The tony trappings of upscale
fail to mask the rather ugly games of sexual one-upsmanship that characterize the entwining relationships of the four leads. Based on a play by Patrick Marber (who wrote the equally perceptive and acidic Notes on a Scandal - 2006), Closer is a sexual roundelay that skewers romantic myth. Here, the believers of love at first sight...those souls whose religion is passion, chemistry, and the heart wanting what it wants...are revealed to be the very ones freest in giving themselves permission to lie, deceive, and hurt. London
Having explored the ins and outs of caustic relationships in both Who's Afraid of Virginia Woolf? (1966) and Carnal Knowledge (1971), Mike Nichols is cinema's unofficial frontline correspondent in the war between the sexes. With wit and candor, he goes to places of rare honesty in human relations and somehow finds ways of making us see parts of ourselves in some of the most odious characters. Reinforcing the notion that that sometimes even at our most monstrous, most of us are rarely ever less than just human.
WHAT I LOVE ABOUT THIS FILM:
Portman: “I don’t eat fish.”
Law: “Why not?”
Portman: “Fish piss in the sea.”
Law: “So do children.”
Portman: “I don’t eat children, either."
- but direct and to the point in revealing character and the small ways we use words to wound and conceal. The film is as much a treat for the ears as it is for the eyes.
“Lying is the most fun a girl can have without taking her clothes off. But it’s better if you do.”
THE STUFF OF FANTASY
Closer is indeed a film about unpleasant people acting unpleasantly, but everyone is shot so lovingly they practically glow. As a fan of vintage movies, my heart has a special place for that time in history (pre late-50s realism) when movies were populated exclusively by those humanoid gods and goddesses we called movie stars. They didn't look like anyone we'd ever seen and the world they inhabited onscreen didn't even remotely look like the one we inhabited. It was a hyper reality that created a dreamscape to build fantasies on.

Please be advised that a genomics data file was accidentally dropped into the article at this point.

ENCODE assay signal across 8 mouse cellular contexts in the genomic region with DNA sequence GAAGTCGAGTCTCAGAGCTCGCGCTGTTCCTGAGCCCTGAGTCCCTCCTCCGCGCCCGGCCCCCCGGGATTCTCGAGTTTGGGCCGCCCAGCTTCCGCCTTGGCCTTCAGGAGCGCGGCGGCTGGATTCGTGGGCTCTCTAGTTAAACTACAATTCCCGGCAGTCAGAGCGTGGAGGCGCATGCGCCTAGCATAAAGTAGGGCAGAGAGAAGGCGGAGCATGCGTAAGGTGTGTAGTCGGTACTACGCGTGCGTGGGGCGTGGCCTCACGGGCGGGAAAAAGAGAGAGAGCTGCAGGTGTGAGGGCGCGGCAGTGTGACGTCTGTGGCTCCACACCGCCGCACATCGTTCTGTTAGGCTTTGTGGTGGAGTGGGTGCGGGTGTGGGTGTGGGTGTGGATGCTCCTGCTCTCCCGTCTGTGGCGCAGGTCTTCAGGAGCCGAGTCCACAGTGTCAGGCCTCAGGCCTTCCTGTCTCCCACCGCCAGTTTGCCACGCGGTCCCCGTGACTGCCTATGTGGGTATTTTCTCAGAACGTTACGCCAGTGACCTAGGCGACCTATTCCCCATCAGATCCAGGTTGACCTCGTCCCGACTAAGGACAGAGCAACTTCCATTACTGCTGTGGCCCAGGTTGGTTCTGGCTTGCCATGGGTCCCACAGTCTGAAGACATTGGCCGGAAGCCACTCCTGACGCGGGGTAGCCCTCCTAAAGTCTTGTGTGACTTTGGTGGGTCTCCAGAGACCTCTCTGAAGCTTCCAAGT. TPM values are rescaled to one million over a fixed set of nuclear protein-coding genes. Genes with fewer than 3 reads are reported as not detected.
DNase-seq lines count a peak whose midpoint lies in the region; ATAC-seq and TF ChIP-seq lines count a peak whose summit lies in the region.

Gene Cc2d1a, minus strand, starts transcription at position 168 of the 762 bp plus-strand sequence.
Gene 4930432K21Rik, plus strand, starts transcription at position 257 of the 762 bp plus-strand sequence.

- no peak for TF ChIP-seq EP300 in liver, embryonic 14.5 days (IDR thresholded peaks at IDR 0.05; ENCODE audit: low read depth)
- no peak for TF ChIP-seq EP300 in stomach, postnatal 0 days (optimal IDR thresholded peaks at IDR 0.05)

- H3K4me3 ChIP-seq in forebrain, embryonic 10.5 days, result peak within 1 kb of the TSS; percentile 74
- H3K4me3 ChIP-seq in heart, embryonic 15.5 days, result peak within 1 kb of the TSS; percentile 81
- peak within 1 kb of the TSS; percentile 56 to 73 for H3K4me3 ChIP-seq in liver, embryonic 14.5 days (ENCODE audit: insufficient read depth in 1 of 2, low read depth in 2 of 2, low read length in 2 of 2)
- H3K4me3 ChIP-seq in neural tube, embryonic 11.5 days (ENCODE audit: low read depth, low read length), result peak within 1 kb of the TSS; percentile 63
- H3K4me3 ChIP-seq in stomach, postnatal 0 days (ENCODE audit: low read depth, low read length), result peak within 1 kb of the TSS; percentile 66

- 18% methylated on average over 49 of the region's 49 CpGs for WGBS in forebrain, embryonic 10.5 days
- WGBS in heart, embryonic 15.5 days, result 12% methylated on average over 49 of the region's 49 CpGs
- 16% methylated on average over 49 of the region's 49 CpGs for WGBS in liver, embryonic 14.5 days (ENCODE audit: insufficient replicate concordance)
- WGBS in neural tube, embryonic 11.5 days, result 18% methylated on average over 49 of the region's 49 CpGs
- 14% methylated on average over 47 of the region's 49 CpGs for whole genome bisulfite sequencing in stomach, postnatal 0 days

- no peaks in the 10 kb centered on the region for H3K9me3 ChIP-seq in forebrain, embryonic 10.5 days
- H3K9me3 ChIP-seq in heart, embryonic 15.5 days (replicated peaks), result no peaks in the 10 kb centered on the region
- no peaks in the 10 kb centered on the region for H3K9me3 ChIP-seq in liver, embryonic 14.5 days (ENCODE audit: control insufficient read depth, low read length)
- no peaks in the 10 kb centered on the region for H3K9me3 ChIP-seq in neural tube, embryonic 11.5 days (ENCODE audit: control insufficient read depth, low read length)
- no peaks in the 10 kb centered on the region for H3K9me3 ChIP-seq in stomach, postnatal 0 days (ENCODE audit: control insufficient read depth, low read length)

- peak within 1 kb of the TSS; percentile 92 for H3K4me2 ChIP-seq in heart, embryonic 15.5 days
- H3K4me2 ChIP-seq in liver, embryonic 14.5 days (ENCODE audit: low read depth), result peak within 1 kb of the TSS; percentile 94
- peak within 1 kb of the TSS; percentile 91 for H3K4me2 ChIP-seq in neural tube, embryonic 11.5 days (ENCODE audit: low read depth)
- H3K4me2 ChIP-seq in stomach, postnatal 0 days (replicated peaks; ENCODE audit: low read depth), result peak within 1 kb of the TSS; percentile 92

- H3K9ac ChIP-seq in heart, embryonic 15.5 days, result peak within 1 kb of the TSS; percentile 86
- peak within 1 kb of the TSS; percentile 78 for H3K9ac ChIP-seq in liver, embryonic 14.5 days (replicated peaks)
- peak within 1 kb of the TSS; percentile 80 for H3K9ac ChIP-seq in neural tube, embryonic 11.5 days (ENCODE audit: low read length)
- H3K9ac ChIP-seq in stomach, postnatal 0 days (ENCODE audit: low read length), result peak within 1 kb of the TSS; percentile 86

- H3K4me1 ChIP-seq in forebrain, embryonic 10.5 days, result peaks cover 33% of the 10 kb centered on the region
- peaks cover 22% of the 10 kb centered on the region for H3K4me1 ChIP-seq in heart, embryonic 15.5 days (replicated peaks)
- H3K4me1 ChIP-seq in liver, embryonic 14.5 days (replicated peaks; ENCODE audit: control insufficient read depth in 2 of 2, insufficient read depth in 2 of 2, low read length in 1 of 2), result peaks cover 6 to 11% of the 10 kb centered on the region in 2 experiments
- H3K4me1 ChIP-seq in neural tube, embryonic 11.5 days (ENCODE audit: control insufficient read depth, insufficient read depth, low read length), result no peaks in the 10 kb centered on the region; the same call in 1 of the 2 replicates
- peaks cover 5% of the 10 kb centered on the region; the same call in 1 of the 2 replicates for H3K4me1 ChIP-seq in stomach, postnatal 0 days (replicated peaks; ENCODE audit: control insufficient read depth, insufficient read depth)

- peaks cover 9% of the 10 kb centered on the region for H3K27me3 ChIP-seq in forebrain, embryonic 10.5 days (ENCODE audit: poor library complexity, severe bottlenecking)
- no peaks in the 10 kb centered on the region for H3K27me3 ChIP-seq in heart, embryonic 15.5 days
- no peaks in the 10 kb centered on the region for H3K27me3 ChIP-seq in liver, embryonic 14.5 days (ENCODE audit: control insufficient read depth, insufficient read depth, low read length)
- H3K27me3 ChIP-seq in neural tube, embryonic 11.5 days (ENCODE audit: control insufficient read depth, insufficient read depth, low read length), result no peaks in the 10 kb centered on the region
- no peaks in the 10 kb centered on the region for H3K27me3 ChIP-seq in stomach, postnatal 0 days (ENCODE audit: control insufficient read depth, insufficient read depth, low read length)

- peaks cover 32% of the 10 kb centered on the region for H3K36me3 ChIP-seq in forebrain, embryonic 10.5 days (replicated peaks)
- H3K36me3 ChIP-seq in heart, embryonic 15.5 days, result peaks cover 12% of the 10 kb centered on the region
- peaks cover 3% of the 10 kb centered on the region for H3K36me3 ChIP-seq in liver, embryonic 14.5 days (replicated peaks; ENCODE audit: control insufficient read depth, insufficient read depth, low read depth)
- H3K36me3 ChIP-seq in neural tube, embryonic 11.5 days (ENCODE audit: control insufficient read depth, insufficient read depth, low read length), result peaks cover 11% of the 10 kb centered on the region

THE STUFF OF DREAMS
The one scene I never tire of watching is a sequence that takes place in a private room of a strip club where Natalie Portman and Clive Owen verbally spar about love, lust and longing.
It is amazing on so many levels. From a purely technical standpoint, the astounding virtuosity of the camera angles alone make for a unitary lesson in filmmaking.
It's funny, tense, sexy as hell and oddly moving as these two enact a mating dance of the lonely.
It certainly doesn't hurt that Natalie Portman sets the screen aflame either.
WHAT FUELED MY DREAMS
From everything I've written thus far, it sounds like Closer is anti-romance and down on love. But the truth is, like that other favorite of mine, Two for the Road, Closer is at its core deeply romantic because it dares to show the bare bones of relationships and the hard work and self-sacrifice necessary to achieve true intimacy with another. The four protagonists in Closer all fumble about blindly seeking love without knowing how to return it, demanding love without earning it, and giving love without committing to it.
Love Gets Ugly
To my way of thinking, a film like Closer gives love the respect it deserves.
Not everybody has the stomach for movies like this. Indeed the public stayed well away from this film when it was released. But the relationships I grew up around (and I dare say a good many of the relationships I see today) look more like the ones depicted here than the inherently dishonest, wish-fulfillment fantasies of The Bridges of Madison County or Under the Tuscan Sun. That may be my curse or blessing, I don't know. But what I do know is that I've seen more tears shed and people hurt over the pursuit of false ideals than I ever have over people coming to terms with the fact that love takes courage, selflessness and a willingness to be vulnerable.
Law: “Deception is brutal. I’m not pretending otherwise”
Closer is an adult story about the responsibilities of real love. That it tells it story with wit, intelligence and style only serves to make it one of my fave rave films of all time. A modern classic.
Natalie Portman - Stopping Traffic
Copyright © Ken Anderson